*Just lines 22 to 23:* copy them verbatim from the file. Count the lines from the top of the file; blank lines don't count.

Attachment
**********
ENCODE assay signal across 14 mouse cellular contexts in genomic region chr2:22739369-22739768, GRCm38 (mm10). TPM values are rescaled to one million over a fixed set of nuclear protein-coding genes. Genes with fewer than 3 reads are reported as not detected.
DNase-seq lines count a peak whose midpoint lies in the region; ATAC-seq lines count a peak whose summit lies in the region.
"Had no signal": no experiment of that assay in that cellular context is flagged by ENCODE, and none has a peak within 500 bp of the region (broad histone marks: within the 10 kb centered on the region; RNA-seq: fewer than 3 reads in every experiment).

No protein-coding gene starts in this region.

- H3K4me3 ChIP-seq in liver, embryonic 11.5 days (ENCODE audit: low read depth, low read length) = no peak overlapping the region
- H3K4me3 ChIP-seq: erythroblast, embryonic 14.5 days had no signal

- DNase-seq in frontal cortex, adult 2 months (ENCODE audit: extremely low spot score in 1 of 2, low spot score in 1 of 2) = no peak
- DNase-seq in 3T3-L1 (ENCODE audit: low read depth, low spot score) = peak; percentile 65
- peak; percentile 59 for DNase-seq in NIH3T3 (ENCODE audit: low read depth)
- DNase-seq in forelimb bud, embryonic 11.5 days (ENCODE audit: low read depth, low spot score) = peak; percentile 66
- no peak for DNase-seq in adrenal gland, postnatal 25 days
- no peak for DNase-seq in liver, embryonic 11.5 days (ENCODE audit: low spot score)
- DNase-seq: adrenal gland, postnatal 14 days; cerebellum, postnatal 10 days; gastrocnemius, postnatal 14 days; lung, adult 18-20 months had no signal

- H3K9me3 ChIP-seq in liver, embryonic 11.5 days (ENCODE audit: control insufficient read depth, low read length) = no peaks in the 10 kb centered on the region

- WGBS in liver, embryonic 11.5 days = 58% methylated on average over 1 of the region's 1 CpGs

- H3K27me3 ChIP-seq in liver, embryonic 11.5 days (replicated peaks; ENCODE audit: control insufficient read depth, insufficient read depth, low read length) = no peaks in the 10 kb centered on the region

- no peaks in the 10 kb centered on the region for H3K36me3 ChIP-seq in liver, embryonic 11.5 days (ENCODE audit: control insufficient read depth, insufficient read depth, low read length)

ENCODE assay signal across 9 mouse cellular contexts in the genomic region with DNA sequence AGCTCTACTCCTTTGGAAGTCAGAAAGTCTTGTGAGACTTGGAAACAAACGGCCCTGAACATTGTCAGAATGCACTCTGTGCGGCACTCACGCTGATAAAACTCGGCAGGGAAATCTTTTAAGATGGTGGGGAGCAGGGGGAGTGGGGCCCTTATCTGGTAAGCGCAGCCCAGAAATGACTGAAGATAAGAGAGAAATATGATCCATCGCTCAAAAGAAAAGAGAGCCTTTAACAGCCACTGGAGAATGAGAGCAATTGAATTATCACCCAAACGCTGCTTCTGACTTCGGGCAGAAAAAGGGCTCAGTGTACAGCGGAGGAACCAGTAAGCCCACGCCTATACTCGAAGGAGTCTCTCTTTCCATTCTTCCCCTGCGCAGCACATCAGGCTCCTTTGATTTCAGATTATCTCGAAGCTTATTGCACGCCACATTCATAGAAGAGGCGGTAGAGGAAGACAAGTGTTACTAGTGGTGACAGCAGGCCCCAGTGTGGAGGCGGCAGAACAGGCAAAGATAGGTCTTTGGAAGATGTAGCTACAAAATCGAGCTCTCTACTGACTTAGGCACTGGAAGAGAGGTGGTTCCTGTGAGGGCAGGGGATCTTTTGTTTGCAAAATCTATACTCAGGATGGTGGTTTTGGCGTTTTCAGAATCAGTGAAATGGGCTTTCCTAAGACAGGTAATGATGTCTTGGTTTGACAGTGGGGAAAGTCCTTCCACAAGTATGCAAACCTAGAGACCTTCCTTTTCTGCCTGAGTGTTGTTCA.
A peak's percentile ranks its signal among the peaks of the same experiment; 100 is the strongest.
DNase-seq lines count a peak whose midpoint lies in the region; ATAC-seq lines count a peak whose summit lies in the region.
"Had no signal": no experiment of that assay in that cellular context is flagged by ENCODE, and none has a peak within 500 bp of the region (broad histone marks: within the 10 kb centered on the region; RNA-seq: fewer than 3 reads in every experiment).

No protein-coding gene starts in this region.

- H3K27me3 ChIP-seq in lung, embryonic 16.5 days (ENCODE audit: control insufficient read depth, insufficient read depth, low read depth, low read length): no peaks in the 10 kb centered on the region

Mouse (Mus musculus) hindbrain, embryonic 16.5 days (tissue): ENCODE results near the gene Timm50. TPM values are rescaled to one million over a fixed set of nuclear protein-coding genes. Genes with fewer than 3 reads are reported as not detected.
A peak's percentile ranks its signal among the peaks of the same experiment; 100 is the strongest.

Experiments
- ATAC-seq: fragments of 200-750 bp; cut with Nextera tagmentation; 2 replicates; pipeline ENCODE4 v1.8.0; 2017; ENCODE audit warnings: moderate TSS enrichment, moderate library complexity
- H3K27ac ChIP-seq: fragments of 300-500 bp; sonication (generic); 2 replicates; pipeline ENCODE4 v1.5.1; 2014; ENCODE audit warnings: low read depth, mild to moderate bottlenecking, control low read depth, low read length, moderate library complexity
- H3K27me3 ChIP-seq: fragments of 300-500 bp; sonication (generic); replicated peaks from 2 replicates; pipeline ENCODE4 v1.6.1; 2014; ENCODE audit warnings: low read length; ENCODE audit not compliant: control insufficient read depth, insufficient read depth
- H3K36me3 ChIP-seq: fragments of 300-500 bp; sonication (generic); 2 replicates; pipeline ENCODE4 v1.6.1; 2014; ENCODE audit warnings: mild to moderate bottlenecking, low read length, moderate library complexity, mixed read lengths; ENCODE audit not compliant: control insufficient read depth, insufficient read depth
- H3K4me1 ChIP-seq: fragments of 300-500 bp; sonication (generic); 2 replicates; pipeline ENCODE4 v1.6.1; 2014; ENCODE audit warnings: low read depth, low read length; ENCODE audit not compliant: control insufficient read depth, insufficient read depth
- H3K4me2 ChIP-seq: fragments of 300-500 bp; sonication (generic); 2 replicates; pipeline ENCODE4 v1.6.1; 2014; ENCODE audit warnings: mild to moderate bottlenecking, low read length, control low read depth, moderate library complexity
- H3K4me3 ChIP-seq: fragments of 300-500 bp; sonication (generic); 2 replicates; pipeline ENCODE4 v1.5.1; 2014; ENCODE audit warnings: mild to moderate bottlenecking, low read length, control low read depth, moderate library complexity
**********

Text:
No protein-coding gene starts in this region.

- H3K27me3 ChIP-seq in lung, embryonic 16.5 days (ENCODE audit: control insufficient read depth, insufficient read depth, low read depth, low read length): no peaks in the 10 kb centered on the region